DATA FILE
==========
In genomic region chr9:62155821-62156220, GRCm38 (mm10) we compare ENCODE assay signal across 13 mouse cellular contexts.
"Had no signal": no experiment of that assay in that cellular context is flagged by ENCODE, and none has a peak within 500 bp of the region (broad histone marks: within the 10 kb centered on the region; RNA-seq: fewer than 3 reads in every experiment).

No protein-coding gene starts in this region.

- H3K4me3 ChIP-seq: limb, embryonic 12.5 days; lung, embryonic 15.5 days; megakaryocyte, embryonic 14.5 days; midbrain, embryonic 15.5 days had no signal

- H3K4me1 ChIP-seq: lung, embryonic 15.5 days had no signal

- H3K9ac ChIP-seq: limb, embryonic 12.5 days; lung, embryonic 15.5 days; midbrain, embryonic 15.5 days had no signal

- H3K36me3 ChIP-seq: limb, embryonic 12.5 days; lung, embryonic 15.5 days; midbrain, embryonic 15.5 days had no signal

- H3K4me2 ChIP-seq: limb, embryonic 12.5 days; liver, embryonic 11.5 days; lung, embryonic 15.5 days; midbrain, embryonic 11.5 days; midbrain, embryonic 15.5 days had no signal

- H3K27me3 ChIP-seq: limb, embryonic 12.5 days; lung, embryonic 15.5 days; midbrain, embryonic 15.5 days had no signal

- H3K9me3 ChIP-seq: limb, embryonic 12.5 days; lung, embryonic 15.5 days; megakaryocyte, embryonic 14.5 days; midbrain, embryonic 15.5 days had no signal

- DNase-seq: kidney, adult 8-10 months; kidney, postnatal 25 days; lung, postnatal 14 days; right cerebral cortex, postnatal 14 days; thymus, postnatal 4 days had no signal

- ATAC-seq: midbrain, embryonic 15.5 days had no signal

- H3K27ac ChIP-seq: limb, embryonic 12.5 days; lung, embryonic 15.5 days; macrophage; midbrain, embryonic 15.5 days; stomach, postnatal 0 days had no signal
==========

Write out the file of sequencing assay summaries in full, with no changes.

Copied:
In genomic region chr9:62155821-62156220, GRCm38 (mm10) we compare ENCODE assay signal across 13 mouse cellular contexts.
"Had no signal": no experiment of that assay in that cellular context is flagged by ENCODE, and none has a peak within 500 bp of the region (broad histone marks: within the 10 kb centered on the region; RNA-seq: fewer than 3 reads in every experiment).

No protein-coding gene starts in this region.

- H3K4me3 ChIP-seq: limb, embryonic 12.5 days; lung, embryonic 15.5 days; megakaryocyte, embryonic 14.5 days; midbrain, embryonic 15.5 days had no signal

- H3K4me1 ChIP-seq: lung, embryonic 15.5 days had no signal

- H3K9ac ChIP-seq: limb, embryonic 12.5 days; lung, embryonic 15.5 days; midbrain, embryonic 15.5 days had no signal

- H3K36me3 ChIP-seq: limb, embryonic 12.5 days; lung, embryonic 15.5 days; midbrain, embryonic 15.5 days had no signal

- H3K4me2 ChIP-seq: limb, embryonic 12.5 days; liver, embryonic 11.5 days; lung, embryonic 15.5 days; midbrain, embryonic 11.5 days; midbrain, embryonic 15.5 days had no signal

- H3K27me3 ChIP-seq: limb, embryonic 12.5 days; lung, embryonic 15.5 days; midbrain, embryonic 15.5 days had no signal

- H3K9me3 ChIP-seq: limb, embryonic 12.5 days; lung, embryonic 15.5 days; megakaryocyte, embryonic 14.5 days; midbrain, embryonic 15.5 days had no signal

- DNase-seq: kidney, adult 8-10 months; kidney, postnatal 25 days; lung, postnatal 14 days; right cerebral cortex, postnatal 14 days; thymus, postnatal 4 days had no signal

- ATAC-seq: midbrain, embryonic 15.5 days had no signal

- H3K27ac ChIP-seq: limb, embryonic 12.5 days; lung, embryonic 15.5 days; macrophage; midbrain, embryonic 15.5 days; stomach, postnatal 0 days had no signal